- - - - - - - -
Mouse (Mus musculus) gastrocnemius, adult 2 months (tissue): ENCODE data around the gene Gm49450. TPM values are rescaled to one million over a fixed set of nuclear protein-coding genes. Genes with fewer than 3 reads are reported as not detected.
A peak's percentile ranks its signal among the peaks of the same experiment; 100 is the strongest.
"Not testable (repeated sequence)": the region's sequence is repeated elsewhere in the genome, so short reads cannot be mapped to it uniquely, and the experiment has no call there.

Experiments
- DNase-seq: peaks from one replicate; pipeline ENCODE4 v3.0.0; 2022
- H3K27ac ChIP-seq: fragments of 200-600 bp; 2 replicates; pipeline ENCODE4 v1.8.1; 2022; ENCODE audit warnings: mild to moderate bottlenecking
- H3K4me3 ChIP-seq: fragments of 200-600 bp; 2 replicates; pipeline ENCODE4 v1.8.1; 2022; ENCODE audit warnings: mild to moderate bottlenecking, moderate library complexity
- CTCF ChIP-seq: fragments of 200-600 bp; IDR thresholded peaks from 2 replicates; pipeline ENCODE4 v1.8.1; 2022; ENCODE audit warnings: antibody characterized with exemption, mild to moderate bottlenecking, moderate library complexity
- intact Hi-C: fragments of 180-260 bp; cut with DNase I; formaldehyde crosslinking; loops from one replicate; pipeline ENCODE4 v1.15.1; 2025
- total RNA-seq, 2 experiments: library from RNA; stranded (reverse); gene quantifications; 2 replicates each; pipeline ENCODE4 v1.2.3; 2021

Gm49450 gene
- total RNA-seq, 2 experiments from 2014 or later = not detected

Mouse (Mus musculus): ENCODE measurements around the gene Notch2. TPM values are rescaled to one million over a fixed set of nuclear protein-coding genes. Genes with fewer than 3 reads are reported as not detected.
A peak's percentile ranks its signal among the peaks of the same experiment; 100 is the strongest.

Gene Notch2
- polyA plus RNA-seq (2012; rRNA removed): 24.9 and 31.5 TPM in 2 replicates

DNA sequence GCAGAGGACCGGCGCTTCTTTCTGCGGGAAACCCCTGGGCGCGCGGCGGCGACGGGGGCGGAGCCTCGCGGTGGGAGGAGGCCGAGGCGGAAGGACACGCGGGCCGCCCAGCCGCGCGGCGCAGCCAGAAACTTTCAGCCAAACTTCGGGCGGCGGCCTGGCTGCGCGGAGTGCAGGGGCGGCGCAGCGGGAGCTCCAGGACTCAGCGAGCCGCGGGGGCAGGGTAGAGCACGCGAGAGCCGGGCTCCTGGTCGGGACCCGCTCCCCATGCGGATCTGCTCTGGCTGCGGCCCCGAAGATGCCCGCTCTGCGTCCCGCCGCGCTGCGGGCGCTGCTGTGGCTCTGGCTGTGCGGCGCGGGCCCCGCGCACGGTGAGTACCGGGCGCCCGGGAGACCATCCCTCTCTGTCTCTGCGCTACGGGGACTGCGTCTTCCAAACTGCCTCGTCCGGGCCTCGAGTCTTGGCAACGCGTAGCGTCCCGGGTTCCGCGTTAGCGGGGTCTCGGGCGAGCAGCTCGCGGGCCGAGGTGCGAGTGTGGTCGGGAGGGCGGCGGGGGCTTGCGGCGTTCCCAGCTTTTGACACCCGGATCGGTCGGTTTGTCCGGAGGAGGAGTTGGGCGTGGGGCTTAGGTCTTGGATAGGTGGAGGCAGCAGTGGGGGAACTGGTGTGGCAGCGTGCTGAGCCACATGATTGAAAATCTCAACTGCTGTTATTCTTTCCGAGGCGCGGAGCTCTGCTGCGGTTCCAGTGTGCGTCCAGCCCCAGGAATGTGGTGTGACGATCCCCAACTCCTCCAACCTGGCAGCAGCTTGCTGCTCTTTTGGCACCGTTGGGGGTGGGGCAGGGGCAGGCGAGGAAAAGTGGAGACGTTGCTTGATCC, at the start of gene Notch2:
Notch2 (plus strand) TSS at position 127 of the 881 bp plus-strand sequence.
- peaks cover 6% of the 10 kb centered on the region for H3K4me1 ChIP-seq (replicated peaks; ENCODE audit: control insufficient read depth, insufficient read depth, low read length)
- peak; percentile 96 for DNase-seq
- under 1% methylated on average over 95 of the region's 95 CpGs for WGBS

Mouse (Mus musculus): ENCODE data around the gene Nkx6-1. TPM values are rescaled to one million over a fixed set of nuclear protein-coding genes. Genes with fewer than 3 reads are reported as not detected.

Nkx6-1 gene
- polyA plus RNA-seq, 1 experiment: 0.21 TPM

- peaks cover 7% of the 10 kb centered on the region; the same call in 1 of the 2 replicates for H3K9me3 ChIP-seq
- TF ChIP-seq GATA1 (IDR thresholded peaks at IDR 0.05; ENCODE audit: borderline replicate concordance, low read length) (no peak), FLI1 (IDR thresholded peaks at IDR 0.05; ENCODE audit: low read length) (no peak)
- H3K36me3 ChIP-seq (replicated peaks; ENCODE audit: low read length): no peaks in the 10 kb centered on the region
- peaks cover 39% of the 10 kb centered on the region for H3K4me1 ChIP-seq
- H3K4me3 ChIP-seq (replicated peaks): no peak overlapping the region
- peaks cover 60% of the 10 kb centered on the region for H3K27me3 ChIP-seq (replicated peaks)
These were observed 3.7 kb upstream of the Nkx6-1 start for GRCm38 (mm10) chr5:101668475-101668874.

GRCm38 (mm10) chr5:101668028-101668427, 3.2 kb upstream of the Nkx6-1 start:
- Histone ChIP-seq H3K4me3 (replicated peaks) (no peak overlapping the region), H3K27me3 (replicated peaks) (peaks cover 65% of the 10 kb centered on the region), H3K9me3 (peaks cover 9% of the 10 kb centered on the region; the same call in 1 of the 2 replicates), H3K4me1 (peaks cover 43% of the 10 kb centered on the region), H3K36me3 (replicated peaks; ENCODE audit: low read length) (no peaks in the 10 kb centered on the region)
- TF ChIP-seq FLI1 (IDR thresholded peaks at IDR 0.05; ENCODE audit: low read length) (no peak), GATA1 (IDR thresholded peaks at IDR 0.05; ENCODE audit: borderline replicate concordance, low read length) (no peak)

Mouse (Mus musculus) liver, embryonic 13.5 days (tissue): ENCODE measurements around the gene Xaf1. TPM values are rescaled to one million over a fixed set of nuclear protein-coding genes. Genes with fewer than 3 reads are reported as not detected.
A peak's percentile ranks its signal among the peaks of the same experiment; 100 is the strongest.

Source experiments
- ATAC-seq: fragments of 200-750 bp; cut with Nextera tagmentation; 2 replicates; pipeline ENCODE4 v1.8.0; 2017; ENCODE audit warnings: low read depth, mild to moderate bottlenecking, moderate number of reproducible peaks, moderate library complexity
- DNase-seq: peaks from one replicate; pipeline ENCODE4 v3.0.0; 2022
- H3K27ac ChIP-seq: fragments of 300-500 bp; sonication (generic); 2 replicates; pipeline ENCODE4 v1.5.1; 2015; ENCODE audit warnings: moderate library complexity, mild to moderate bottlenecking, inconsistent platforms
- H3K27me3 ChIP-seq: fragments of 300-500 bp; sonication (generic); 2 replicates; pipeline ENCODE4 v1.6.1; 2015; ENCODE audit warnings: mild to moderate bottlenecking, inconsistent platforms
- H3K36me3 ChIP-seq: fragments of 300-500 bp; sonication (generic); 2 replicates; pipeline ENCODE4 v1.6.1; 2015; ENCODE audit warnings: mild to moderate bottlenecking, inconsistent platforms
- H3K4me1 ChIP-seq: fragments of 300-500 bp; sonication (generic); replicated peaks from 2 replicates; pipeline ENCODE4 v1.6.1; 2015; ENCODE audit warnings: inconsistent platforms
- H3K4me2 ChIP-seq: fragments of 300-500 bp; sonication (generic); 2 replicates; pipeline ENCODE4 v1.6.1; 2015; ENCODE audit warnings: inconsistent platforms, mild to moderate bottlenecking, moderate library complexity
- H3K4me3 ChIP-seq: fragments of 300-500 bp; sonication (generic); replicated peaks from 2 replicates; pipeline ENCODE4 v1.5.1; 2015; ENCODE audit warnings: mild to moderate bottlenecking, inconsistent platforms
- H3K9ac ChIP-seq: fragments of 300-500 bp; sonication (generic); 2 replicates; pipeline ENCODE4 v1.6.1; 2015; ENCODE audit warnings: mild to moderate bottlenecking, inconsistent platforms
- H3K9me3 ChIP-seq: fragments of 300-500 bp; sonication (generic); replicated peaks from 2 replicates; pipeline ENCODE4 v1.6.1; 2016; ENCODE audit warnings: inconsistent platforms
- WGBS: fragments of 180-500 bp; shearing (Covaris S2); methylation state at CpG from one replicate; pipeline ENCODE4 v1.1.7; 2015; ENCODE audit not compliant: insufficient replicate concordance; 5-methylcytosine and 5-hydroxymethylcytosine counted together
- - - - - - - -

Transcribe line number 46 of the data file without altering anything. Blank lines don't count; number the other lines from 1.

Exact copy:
- H3K9ac ChIP-seq: fragments of 300-500 bp; sonication (generic); 2 replicates; pipeline ENCODE4 v1.6.1; 2015; ENCODE audit warnings: mild to moderate bottlenecking, inconsistent platforms